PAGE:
Boy Scouts Rescued From Grand Canyon

Maplewood, N.J., troop climbed trees and prayed to survive raging waters.


Aug. 19, 2008 — -- When the six Boy Scouts from suburban Maplewood, N.J., went camping in the Grand Canyon, they expected an adventure they would long talk about, but they did not expect to be clinging to treetops and praying to survive a flash flood.

The six Scouts and three adult leaders were eventually guided to safety by American Indians who live in the area, and plucked out of the wilderness by a Black Hawk helicopter. By the time they flew away, the 10-yard-wide canyon next to a stream where they had been camping had become a 300-yard-wide raging river.

The scouts and their leaders were among more than 200 people rescued from the flash floods that followed heavy rains and the failure of a dam this past weekend. Rescuers were still combing the vast national park for 11 campers who were either washed away, are still in the park, or have simply gone home and are unaware that people are searching for them.

For the Jersey scouts, however, the flood was a test of their motto to "Be Prepared." Through a harrowing night and the next day, the Scouts earned their badges, said Kevin Muench, who was along on the trip with two of his sons, Colin, 13, and Tommy, 11.

"It was part of their preparedness," said Muench, a dentist who has reveled in wilderness camping since his teens. "The Scouts, when they needed to do something, they did it. When they needed to hike, they really hiked."

The troop had been camping for about a week when they set up their tents next to a stream in the narrow canyon. A ranger came by Saturday and told them to move to higher ground "because floodwaters are coming," Muench said. "He said there was a threat of a washout."

They packed up and moved a bit higher. At 1 a.m., they were roused again.

"They woke everybody up saying the floodwaters are coming. You better get up," Muench said from Las Vegas, where the group was recuperating.

It was the beginning of a long, frightening night.

"The scariest thing at night was you could hear the trees snapping and breaking, but you couldn't see them," he said.

If the night was scary, the morning was worse.

"In the morning, where we had been was totally washed out," Muench said. "We had become an island. There was water to the right and left of us."

Stranded with them were several college kids and a family. The American Indians, who were equipped with walkie-talkies, tried to rig a rope bridge for the stranded campers, but Muench said they decided it was too risky for the kids.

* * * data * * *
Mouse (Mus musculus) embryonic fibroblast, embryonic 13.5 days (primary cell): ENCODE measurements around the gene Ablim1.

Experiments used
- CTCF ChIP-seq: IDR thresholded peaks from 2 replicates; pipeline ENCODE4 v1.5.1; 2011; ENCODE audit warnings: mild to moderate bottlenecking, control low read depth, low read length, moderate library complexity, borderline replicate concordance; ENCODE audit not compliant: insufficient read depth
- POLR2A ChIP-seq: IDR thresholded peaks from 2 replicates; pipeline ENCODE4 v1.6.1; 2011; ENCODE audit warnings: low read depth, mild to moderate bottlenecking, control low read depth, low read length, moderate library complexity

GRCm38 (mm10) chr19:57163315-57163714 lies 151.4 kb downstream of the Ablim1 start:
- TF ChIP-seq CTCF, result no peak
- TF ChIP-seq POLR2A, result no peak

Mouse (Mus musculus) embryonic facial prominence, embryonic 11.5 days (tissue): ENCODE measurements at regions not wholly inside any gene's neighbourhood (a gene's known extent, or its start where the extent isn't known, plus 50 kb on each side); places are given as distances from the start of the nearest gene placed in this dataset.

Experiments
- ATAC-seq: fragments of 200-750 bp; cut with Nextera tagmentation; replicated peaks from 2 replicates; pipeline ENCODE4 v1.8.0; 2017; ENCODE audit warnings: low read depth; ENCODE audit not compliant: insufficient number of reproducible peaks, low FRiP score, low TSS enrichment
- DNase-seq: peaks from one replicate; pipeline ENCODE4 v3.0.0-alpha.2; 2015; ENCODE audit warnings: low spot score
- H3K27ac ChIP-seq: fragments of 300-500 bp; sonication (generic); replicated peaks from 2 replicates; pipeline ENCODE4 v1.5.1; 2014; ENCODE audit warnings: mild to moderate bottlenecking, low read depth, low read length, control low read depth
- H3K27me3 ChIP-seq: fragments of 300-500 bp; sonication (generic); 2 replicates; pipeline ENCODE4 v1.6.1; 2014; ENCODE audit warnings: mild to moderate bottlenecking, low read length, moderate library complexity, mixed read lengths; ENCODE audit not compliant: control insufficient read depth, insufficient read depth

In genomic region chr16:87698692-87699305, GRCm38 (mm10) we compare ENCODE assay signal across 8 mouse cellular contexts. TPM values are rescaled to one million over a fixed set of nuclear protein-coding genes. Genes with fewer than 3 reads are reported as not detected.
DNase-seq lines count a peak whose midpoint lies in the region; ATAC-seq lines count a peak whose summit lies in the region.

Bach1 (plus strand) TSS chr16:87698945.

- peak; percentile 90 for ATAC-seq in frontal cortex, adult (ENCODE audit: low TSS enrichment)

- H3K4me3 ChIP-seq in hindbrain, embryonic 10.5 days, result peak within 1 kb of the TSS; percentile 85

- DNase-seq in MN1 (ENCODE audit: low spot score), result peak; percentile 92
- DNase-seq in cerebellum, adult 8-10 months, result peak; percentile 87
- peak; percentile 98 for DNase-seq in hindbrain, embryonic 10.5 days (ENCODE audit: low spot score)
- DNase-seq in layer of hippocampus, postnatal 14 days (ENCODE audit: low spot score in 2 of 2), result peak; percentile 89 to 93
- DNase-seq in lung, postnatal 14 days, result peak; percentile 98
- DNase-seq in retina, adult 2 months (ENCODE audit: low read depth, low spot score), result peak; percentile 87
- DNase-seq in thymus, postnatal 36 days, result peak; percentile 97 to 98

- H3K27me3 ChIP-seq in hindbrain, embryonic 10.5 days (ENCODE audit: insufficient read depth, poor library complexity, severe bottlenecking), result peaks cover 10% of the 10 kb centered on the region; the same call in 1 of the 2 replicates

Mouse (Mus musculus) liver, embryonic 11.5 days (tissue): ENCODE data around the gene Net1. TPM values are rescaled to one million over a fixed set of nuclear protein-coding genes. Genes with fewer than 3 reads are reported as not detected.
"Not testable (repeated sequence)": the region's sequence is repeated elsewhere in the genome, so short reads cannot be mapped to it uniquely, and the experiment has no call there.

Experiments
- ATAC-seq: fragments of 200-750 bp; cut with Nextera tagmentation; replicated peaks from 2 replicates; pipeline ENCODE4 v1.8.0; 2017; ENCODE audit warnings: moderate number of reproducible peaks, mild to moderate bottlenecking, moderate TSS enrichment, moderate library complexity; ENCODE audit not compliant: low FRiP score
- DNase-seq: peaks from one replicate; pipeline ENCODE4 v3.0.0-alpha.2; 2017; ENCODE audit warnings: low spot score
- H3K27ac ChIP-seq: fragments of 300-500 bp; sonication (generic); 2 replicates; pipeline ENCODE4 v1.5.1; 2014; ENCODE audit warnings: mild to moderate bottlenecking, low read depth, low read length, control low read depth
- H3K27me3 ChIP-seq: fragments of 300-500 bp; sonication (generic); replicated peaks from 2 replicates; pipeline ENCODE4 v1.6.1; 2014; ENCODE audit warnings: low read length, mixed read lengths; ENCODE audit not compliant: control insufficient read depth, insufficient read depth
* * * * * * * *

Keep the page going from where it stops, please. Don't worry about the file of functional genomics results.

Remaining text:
But the water kept rising and the force of it was growing even more spectacular. At times trees would get jammed together and slow the torrent, he said, but that would eventually give way and the river would be raging with even more power.

"It was unbelievable," Muench said. "You'd see boulders four-foot in diameter being carried down the stream, and whole trees."

"At one point they [the American Indians] yelled to us to 'Get up in the trees, get up in the trees,' because another wave of water was coming," he said.

"We were literally in the trees saying 'Our Father,'" Muench said referring to the Christian prayer. "We did a lot of praying."

There were "some tears," Muench conceded, "Particularly when we were in the trees and they were yelling at us that a three-foot wave was coming at us."

"I told the boys, it's OK to be scared, but we're going to be OK," he said.

The American Indians began yelling to them again, but they couldn't be heard over the roar of water, "just mud, trees and rocks coming down."

"The scariest part was when you couldn't hear them and didn't know what they wanted you to do," Muench said.

Muench climbed out of his tree to find out what the newest warning was. "Come now," they were saying. The American Indians apparently noticed a slowing of the river.

Muench got everyone out of the trees and they had to wade across the shallowest part of the water, which was as high as three feet deep in parts. The college students put some of the smaller Scouts on their shoulders, and the only camping gear they took was two backpacks that had first aid equipment.

"All the Scouts lost everything," he said.

Once clear of the water, however, they faced a nearly sheer cliff and the water was still rising. They found a notch in the cliff and their American Indian rescuers rigged ropes up to the top. They had to pull themselves up about 70 feet, Muench estimated, pulling with their arms and kicking with their feet.

A Black Hawk helicopter dropped them a case of water and later came back to hoist six of them in a cargo net. But before the chopper could return for the rest of them, it was diverted to rescue others who were in a more dire situation, Muench said.

Muench said the boys did not appear to be traumatized by their ordeal. Colin even called his mother to describe the helicopter lift as "so cool." The boys were playing in the hotel pool Monday night, Muench said.

But he said his Scouts were prepared for the crisis and knew that you have to be ready for anything in a place like the Grand Canyon.

"This is one of risks when you go into the wilderness. They know we're not in the suburbs camping in Memorial Park," he said referring to mowed field in the middle of Maplewood.